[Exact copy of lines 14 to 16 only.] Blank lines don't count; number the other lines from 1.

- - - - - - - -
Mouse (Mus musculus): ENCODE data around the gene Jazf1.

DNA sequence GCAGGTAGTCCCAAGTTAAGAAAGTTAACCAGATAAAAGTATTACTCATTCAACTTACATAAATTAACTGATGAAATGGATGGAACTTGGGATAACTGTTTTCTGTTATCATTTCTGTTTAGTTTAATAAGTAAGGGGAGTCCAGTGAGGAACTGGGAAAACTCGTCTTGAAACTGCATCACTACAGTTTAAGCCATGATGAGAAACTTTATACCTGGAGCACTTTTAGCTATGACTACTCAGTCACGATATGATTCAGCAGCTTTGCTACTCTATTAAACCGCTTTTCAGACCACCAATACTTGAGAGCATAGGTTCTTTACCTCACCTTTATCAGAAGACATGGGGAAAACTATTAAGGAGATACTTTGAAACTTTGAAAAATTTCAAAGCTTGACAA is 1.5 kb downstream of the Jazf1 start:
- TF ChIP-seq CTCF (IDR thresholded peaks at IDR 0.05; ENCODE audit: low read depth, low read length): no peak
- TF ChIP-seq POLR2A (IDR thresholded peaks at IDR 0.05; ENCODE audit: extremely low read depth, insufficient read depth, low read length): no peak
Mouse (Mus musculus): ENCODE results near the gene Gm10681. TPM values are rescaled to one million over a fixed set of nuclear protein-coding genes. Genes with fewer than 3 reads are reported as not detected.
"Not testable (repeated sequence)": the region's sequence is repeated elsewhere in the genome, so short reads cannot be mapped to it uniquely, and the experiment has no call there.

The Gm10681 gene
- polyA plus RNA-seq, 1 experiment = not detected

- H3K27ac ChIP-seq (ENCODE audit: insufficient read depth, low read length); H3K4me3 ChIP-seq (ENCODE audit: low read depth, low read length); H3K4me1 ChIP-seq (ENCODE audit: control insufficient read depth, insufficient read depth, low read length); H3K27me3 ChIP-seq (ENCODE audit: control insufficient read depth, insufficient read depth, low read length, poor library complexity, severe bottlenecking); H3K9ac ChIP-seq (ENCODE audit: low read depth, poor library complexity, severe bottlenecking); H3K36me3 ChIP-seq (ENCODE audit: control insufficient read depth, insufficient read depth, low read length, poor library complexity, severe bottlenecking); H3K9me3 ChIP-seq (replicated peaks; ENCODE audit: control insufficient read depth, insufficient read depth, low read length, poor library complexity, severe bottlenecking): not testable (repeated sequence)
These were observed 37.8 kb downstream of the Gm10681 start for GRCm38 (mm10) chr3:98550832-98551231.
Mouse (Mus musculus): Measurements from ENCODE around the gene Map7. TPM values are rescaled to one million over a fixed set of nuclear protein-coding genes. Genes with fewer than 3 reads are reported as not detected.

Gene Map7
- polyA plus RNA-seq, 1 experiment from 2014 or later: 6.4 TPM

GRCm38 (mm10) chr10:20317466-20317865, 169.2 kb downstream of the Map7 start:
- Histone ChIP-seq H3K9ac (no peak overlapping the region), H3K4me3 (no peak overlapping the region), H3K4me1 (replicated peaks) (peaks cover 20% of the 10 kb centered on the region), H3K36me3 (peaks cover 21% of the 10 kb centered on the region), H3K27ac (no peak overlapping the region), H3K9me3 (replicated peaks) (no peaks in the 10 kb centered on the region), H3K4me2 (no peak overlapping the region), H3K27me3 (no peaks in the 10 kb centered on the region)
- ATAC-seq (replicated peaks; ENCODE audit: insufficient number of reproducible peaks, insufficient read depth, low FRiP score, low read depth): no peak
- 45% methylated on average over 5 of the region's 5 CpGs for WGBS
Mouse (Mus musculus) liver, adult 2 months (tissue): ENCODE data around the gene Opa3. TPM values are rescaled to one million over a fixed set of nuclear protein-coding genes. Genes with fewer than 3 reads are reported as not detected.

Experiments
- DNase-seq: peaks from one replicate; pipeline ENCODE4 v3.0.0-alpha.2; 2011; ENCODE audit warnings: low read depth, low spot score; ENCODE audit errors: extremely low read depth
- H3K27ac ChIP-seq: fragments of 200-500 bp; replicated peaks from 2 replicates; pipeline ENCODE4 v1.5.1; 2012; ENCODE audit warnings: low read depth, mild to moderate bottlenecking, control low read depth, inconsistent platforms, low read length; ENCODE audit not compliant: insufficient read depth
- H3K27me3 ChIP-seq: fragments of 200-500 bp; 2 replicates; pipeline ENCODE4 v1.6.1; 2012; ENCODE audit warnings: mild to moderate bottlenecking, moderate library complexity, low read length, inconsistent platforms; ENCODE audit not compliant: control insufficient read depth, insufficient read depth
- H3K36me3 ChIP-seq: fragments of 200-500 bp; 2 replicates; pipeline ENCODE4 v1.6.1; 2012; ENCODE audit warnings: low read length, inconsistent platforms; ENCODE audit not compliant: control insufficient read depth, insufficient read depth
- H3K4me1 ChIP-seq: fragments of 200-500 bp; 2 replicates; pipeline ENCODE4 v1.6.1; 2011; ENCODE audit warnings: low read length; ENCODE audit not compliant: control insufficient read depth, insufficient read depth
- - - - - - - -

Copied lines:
GRCm38 (mm10) chr10:20317466-20317865, 169.2 kb downstream of the Map7 start:
- Histone ChIP-seq H3K9ac (no peak overlapping the region), H3K4me3 (no peak overlapping the region), H3K4me1 (replicated peaks) (peaks cover 20% of the 10 kb centered on the region), H3K36me3 (peaks cover 21% of the 10 kb centered on the region), H3K27ac (no peak overlapping the region), H3K9me3 (replicated peaks) (no peaks in the 10 kb centered on the region), H3K4me2 (no peak overlapping the region), H3K27me3 (no peaks in the 10 kb centered on the region)
- ATAC-seq (replicated peaks; ENCODE audit: insufficient number of reproducible peaks, insufficient read depth, low FRiP score, low read depth): no peak